Also saddening to the tourism observer is the lack of overseas Indonesian tourism promotion offices. He explained that Indonesia has no overseas tourism representation while competing destinations maintain a strong foreign presence. According to Pendit, Singapore has 16 overseas tourism offices, Australia 17, Malaysia 22, Thailand 15 and the Philippines 12.
Tuti Sunario and Sani Soemakno
The Bali Post reports that Tuti Sunario and Sani Soemakno of the group Care Tourism expressed similar dismay, blaming the downturn in tourism numbers on the lack of cooperation and coordination between the private and public sector in addressing tourism development issues.
In separate comments to balidiscovery.com, Tuti Sunario explained that the role of responsbility of the Department of Culture and Tourism in developing national tourism remains unclear, making it difficult to asses or evaluate the Departmet's basic job performance. Sunario also pointed to the seeming "disconnect" between the stated desires of Indonesian tourism officials for greater access to certain markets (e.g. China and the Middle East) and the lack of support for these iniatives from natioal air carriers.
The Vice-chairman of the Bali Chapter of the Indonesian Hotel and Restaurant Association (PHRI), Ray Suryawijaya told the Bali Post that the government lacks a clear view of the role to be played by the tourism sector. As a result, he insists government policies in support of tourism from the tourism ministry or other government agencies are few and far between. This occurs despite the fact that an estimated 7.5 million Indonesians work in tourism representing a 9.4% share to the gross domestic product.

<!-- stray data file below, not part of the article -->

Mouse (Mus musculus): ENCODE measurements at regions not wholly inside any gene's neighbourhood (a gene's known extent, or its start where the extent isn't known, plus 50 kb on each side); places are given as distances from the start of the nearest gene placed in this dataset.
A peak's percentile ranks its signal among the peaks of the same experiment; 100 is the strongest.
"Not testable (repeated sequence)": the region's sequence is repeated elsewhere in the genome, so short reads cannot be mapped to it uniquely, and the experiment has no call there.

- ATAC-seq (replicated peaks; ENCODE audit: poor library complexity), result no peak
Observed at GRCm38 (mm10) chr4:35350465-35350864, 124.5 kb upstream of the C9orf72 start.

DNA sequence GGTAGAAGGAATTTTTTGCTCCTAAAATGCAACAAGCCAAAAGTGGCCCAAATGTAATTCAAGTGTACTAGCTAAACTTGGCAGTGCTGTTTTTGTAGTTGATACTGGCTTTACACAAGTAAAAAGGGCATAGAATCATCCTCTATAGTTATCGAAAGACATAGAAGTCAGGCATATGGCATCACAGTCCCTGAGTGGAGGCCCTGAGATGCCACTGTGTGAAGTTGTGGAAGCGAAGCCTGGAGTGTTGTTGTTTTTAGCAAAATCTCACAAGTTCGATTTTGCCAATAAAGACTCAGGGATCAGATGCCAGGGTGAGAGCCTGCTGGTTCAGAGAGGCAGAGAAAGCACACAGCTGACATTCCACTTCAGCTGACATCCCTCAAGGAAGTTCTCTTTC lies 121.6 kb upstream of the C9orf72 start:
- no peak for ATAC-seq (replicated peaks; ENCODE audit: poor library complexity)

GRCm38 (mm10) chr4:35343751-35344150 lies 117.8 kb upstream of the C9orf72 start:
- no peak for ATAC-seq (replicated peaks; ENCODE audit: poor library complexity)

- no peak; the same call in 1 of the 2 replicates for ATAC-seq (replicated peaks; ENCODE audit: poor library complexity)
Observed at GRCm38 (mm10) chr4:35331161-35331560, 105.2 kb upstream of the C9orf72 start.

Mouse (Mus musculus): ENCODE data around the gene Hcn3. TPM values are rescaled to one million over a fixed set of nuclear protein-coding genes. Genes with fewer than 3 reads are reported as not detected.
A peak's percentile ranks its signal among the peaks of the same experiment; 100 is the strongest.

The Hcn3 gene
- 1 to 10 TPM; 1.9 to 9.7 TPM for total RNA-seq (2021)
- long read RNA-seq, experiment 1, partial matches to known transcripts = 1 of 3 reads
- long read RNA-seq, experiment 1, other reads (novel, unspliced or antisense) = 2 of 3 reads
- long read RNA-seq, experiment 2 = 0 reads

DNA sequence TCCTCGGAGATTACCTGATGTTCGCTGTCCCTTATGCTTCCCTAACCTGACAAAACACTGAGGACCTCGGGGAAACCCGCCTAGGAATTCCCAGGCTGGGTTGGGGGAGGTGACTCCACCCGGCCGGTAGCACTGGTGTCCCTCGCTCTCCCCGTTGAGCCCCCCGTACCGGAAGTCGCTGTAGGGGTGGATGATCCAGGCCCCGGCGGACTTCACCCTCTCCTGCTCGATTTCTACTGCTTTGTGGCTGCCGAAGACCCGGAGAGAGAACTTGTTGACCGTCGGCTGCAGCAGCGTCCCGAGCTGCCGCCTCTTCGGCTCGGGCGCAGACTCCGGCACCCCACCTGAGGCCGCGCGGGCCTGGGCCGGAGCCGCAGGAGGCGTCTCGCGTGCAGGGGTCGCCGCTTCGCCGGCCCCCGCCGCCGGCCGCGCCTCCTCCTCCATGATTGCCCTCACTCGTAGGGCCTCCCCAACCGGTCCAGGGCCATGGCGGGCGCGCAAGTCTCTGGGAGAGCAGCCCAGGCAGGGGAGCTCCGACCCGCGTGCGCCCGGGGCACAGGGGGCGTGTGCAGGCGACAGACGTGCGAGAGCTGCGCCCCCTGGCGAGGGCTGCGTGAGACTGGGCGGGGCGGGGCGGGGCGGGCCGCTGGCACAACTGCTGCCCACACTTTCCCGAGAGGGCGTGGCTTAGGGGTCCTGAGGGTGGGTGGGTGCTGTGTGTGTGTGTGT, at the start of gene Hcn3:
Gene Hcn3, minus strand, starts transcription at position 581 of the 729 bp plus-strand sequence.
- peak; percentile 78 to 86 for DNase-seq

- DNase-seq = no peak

While foreign tourism contributed an estimated US$5 billion in foreign exchange in 2005 and domestic tourism generated Rp. 70 trillion (approximately US$7.6 billion), only US$3 million was invested by the Government for the promotion of tourism.
I Gusti Kade Sutawa
Local tourism player, I Gusti Kade Sutawa, added his dismay to the dialogue, saying that his impression is that aid and assistance following the 2005 bombing was late in coming. Not only has funding been slow and difficult, he contends that critical momentum has been lost and programs now underway are non-contextual.
Putu Agus Antara
In a separate article in the Bali Post, the past-chairman of the Bali Tourism Board (BTB), Putu Agus Antara, said that Minister Wacik, while initially fueling hopes of definitive action on behalf of tourism, has largely failed to make a difference. "Pak Wacik has yet to bring anything new to national tourism," explained Putu.
Putu told the Bali Post that the Minister's department has generally failed to inspire the tourism industry in a whole range of critical areas including branding, marketing and communication. In the current unhappy state of national tourism, Putu warned, don't be surprised that funding remains small, sluggish and lacking in direction.